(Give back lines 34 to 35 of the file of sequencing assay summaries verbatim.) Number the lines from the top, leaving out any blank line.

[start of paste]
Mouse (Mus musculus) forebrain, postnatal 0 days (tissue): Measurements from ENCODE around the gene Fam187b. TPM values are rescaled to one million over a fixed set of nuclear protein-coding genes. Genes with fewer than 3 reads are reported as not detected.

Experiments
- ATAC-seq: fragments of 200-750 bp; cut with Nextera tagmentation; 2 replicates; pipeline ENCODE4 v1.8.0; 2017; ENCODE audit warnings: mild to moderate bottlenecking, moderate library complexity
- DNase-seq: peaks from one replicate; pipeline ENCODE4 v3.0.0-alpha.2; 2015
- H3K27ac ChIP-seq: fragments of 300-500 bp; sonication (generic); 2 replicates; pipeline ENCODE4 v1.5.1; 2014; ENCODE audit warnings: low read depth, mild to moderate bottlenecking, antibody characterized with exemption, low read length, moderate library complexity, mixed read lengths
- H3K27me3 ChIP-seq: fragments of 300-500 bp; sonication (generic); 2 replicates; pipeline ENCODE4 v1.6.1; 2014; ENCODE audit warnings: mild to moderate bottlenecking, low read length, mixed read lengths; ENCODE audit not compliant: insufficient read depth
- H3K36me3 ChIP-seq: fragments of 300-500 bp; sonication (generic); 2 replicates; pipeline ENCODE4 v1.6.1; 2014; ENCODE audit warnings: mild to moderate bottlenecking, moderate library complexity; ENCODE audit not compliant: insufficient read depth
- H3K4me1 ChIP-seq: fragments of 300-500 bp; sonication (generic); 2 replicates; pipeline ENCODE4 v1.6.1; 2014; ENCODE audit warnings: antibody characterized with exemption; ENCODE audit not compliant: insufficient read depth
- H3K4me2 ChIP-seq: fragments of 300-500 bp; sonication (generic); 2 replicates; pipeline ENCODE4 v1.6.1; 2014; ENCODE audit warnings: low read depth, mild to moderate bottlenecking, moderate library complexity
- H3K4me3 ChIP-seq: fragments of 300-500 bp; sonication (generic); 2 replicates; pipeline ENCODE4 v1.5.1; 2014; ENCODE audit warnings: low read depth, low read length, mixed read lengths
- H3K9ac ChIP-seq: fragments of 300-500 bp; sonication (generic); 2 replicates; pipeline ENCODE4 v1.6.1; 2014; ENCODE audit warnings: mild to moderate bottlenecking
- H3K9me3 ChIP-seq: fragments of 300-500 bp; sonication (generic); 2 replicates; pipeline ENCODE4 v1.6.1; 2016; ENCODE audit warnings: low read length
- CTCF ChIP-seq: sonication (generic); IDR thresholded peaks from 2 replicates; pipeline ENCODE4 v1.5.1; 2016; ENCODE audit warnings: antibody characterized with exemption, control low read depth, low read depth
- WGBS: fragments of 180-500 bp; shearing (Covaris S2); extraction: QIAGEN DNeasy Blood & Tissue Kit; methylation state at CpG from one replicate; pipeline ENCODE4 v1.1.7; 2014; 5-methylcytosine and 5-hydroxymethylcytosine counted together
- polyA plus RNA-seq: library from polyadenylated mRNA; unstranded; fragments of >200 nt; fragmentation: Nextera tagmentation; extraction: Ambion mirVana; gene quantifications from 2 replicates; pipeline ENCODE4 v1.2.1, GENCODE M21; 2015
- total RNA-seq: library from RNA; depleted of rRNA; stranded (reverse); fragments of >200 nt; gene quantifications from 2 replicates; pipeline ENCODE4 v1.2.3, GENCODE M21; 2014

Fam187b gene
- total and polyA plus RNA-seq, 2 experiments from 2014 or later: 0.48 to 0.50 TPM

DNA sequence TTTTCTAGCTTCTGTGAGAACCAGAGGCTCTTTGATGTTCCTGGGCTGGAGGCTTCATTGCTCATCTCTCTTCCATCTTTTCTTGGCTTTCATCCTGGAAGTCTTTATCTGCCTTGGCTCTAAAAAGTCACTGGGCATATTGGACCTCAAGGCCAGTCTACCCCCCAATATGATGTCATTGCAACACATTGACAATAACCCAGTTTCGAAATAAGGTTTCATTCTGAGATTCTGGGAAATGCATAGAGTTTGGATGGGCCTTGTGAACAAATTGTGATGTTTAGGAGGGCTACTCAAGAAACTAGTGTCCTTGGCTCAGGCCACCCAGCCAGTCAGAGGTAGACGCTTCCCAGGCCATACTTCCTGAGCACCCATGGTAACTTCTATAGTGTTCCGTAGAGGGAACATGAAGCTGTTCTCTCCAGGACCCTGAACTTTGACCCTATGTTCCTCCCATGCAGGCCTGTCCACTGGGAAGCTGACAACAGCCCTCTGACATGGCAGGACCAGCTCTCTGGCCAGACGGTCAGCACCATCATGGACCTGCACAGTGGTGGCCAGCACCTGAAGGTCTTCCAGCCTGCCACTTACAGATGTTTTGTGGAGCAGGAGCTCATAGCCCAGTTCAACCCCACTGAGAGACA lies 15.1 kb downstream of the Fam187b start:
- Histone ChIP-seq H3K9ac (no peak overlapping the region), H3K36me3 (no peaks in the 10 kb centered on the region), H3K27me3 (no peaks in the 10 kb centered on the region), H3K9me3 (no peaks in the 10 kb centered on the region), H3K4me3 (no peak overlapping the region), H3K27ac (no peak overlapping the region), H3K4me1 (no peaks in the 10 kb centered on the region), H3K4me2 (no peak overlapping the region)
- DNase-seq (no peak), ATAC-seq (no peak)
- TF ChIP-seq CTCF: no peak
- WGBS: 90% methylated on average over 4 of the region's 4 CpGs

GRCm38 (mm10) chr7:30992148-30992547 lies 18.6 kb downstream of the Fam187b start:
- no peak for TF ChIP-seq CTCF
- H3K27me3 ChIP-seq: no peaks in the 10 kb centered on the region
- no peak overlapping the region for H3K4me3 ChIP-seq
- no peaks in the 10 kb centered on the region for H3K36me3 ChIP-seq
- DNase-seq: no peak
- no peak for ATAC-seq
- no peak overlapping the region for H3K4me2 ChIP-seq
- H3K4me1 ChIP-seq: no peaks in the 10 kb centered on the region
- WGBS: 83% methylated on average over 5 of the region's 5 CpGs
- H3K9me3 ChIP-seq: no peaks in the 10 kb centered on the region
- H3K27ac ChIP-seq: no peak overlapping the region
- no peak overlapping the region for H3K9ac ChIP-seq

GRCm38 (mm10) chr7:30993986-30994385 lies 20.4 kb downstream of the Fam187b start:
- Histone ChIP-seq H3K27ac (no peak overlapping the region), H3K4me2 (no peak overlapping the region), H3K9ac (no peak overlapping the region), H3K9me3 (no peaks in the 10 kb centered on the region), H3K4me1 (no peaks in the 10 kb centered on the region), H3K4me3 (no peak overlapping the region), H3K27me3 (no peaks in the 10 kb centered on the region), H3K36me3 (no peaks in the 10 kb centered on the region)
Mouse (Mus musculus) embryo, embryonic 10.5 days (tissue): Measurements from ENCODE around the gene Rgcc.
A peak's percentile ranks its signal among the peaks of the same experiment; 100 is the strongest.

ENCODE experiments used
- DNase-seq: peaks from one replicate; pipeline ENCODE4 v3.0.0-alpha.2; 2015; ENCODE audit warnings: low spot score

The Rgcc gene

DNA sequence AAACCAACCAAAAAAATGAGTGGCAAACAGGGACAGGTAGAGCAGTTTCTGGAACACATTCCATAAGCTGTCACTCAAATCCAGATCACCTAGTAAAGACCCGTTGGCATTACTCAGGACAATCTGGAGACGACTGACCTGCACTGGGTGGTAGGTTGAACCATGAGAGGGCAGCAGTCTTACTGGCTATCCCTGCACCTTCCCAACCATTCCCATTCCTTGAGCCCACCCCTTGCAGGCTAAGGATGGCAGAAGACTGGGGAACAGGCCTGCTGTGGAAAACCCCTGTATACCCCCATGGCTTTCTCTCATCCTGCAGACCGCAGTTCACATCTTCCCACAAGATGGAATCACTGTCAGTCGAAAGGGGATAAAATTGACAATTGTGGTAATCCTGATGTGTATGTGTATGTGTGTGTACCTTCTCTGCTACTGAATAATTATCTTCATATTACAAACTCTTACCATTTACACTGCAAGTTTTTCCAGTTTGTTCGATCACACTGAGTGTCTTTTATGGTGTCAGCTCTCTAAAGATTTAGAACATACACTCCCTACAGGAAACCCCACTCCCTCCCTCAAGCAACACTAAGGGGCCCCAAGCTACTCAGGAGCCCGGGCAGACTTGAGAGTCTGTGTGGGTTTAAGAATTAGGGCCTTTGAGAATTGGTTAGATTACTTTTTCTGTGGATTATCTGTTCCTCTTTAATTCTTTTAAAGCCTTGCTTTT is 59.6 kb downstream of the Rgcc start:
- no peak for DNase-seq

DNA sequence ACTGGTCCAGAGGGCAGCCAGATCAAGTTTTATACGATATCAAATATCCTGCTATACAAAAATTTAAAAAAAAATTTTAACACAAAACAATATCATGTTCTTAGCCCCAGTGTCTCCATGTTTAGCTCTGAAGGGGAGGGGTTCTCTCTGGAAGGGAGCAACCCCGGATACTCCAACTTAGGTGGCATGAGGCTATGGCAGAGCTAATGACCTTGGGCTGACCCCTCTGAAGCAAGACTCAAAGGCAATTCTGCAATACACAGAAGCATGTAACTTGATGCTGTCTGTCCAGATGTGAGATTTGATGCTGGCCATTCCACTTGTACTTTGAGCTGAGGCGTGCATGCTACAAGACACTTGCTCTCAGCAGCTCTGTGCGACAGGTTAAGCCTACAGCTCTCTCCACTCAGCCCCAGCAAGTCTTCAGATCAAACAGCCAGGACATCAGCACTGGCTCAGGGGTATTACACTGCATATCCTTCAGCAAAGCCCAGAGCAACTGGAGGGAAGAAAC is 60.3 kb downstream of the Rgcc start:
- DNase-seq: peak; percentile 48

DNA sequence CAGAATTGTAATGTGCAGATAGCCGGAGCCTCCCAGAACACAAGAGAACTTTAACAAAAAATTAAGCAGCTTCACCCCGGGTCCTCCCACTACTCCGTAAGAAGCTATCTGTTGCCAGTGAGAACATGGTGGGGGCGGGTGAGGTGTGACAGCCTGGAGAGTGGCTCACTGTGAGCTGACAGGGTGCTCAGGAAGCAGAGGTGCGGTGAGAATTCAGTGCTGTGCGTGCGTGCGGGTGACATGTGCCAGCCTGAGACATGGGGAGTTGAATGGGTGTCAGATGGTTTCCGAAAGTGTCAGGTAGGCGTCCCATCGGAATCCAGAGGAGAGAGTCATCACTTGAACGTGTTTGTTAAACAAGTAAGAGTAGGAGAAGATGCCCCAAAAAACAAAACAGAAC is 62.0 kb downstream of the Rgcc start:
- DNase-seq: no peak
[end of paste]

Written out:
- H3K9me3 ChIP-seq: no peaks in the 10 kb centered on the region
- H3K27ac ChIP-seq: no peak overlapping the region